Our bargaining teams have returned to the table this week, fighting for a contract that respects, protects, and pays all SEIU Local 1000 represented state workers. Our Bargaining Unit 20 negotiating team went to the table on May 15 to negotiate financial matters that impact these vulnerable and underpaid classifications. Subject matter experts in the unit discussed the issues they experience in the workplace and explained in detail to the State the consequences of years of short staffing and low pay.

During today’s bargaining session, the team proposed four sections for “rollover,” maintaining important workplace protections secured in previous contracts:

  • 11.5.20 – Release of Paychecks
  • 11.61.20 – Split Shift Differential
  • 11.63.20 – Certified Nursing Assistant/EMT Pay Differential
  • 12.18.20 – License or Certificate Renewal Fees

We proposed the four sections below with new language to reflect changes we want to see to our contract:

  • 10.5.20 – Safety Orientation
  • 11.1.20 – Special Salary Adjustments
  • 11.60.20 – LVN Recruitment and Retention
  • 11.62.20 – Dental Assistant Registration Differential

Additionally, we made a counter proposal in response to the State’s first counter proposal for the following section:

  • 13.12.20 – Employment Opportunities

Finally, the State and the Union reached a tentative agreement on the following rollover sections:

  • 19.18.20 – Rescinding Approved Time Off
  • 19.31.20 – Split Shifts

The language proposed today about safety orientation by the bargaining team reflected the same concept as BU 17. The bargaining teams are trying to align the language of Units 17 and 20. “We work side-by-side with each other,” said Unit 20 Chair Heather Markovich. “LVNs, CNAs, RNs, and Medical Assistants working on the same unit should have the same protections.”

Today, the bargaining team proposed special salary adjustments for Unit 20 employees, asking for individual pay raises for some of the most impacted and lowest paid classifications. “We let them know our members should not have to suffer anxiety about homelessness or paying for food instead of rent,” said Markovich.

These issues are at the heart of the State’s current crisis of vacancies in positions across California. “If they don’t pay and respect us, they will run out of employees,” said Markovich.

“If the wages are not raised, no one will come to work for the state.”

The focus at the table on economics is giving voice to the concerns of state workers who have struggled for recognition of their needs for years. Experts spoke about their experiences in job roles across California, including a Senior Clinical Laboratory Technologist, an X-ray technician, and SSA-I (ASL interpreters) from the Department of Rehabilitation and School for the Deaf in Riverside.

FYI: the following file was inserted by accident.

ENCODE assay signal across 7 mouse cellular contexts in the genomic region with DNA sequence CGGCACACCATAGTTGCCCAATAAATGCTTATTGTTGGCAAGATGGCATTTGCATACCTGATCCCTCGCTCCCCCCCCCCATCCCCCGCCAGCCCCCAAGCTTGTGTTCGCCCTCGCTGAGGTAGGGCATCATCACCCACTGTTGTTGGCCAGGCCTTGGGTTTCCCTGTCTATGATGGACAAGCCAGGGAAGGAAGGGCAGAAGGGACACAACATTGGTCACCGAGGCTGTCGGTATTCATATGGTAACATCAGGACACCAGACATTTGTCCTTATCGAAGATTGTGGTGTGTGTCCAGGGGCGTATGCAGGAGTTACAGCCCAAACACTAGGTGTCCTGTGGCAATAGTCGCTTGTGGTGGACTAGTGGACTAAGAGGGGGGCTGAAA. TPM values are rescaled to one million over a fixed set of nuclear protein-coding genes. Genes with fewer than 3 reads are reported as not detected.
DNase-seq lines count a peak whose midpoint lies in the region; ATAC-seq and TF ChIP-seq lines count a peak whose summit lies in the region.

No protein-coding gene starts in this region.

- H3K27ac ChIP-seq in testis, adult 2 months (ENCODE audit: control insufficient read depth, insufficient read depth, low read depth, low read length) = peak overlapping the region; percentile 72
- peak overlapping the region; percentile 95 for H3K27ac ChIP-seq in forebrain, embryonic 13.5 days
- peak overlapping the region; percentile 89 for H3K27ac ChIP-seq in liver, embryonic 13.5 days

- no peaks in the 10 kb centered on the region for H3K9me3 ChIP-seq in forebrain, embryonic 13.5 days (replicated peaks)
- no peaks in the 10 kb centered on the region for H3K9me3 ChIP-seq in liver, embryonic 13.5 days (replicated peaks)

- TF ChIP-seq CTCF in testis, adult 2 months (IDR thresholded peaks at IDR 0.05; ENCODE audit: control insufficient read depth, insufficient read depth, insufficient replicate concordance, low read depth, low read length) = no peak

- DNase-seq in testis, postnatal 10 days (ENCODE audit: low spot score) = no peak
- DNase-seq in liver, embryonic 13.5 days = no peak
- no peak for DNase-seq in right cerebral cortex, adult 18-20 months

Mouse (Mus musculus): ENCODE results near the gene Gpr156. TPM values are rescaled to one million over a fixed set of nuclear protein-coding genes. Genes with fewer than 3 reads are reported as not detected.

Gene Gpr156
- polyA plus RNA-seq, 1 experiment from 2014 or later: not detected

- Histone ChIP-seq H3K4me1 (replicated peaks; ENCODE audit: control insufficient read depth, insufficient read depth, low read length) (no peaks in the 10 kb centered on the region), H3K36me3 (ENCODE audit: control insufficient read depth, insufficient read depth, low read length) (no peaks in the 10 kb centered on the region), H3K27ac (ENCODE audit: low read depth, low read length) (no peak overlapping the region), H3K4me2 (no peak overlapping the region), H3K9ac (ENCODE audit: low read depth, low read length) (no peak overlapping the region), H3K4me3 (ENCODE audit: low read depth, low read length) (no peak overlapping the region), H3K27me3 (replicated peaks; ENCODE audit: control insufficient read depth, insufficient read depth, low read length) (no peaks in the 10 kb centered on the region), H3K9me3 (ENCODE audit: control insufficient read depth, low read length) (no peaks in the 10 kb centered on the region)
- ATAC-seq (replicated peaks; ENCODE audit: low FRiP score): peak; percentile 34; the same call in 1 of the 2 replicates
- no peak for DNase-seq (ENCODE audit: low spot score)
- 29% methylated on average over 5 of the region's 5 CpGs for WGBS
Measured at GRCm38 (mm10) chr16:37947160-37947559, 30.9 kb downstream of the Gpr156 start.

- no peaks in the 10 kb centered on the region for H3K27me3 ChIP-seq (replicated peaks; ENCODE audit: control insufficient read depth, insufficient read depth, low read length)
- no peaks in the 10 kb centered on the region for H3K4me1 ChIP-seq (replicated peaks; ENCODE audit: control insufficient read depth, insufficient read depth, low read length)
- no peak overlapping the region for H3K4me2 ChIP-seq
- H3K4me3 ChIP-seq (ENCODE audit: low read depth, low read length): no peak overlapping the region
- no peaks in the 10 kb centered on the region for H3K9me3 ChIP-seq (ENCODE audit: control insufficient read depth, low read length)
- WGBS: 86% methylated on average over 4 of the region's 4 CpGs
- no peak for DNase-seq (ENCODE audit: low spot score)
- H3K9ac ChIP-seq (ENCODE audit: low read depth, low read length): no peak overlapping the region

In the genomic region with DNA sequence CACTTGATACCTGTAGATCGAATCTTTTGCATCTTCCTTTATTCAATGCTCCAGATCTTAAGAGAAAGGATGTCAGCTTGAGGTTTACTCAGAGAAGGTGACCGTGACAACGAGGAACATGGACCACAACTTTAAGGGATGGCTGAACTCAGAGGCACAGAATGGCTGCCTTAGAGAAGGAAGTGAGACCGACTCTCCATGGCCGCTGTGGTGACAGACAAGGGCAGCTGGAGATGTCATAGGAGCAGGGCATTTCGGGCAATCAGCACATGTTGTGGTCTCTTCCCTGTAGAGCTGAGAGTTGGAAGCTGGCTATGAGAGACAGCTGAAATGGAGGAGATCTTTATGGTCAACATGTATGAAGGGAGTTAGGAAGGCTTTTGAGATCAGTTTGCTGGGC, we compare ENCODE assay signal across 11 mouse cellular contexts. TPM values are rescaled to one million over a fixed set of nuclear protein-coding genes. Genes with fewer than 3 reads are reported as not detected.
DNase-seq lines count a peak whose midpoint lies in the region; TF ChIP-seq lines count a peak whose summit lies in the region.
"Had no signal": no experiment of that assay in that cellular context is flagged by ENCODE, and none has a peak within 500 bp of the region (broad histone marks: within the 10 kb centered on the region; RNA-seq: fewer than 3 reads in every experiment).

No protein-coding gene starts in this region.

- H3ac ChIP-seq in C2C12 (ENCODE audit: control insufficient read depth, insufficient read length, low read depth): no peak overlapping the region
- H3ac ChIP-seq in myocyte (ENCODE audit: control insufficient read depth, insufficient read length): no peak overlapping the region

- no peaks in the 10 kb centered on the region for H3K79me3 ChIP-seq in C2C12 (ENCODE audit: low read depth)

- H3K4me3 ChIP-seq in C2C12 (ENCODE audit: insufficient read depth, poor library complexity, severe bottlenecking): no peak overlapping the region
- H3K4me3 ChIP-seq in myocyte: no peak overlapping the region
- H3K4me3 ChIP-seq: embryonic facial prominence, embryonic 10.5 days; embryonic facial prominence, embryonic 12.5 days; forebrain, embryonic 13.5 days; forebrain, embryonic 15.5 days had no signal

“We are dealing with ASL proficiency,” said bargaining team member Silas Wagner. “It takes years of experience to become an interpreter with the skills necessary for the unique needs and education levels of our deaf state employees. Someone who has 6 months experience, which is listed in the job description, will be woefully unprepared and overwhelmed on the job.”

These jobs are in-demand positions; not everyone can be an interpreter and years of experience are needed. The State knows this but has refused to pay these qualified professionals what they’re worth. “They work hard,” said Wagner. “Those in these roles need to be taken seriously.”

The State also heard from a Senior Clinical Lab Technologist and an X-Ray Technician in regard to how their low pay has impacted new hires and retention. The high vacancy rate has increased their workload; instead of covering one facility, they have to cover multiple facilities. The Senior Clinical Lab Technologist must have a license from the State Department of Health Services. In order to obtain that license, they must have a bachelor’s degree and a major in clinical laboratory science. Due to the low pay, most people with this license seek higher-paying positions outside of state service.

Similarly, the X-Ray Technicians also have a high proficiency level for their job along with a license. Due to low staffing levels, they also service multiple facilities while they were originally hired to service just one facility. This also causes patients to be transferred to outside facilities if there is no X-Ray Technician on duty as they are at another facility. The cost of transporting patients along with their escorts is extremely high, which is costing the state unnecessary funds.

In the CNA classification alone, there are 749 vacant jobs across the state. Uncompetitive wages have meant that the state can’t hire, further exacerbating the problems. In order to solve the state’s financial issues regarding their workforce, Unit 20 employees need to be paid a fair and competitive wage.

Unit 20 returns to the table next week, on Monday, May 22. To see updates on other bargaining unit contract sessions, please visit the Contract Action Center page at seiu1000.org

There’s real truth to the Local 1000 slogan, Stronger Together. We only win a great contract with a strong Local 1000 membership. So, if you’re not already a member, we encourage you to join us today.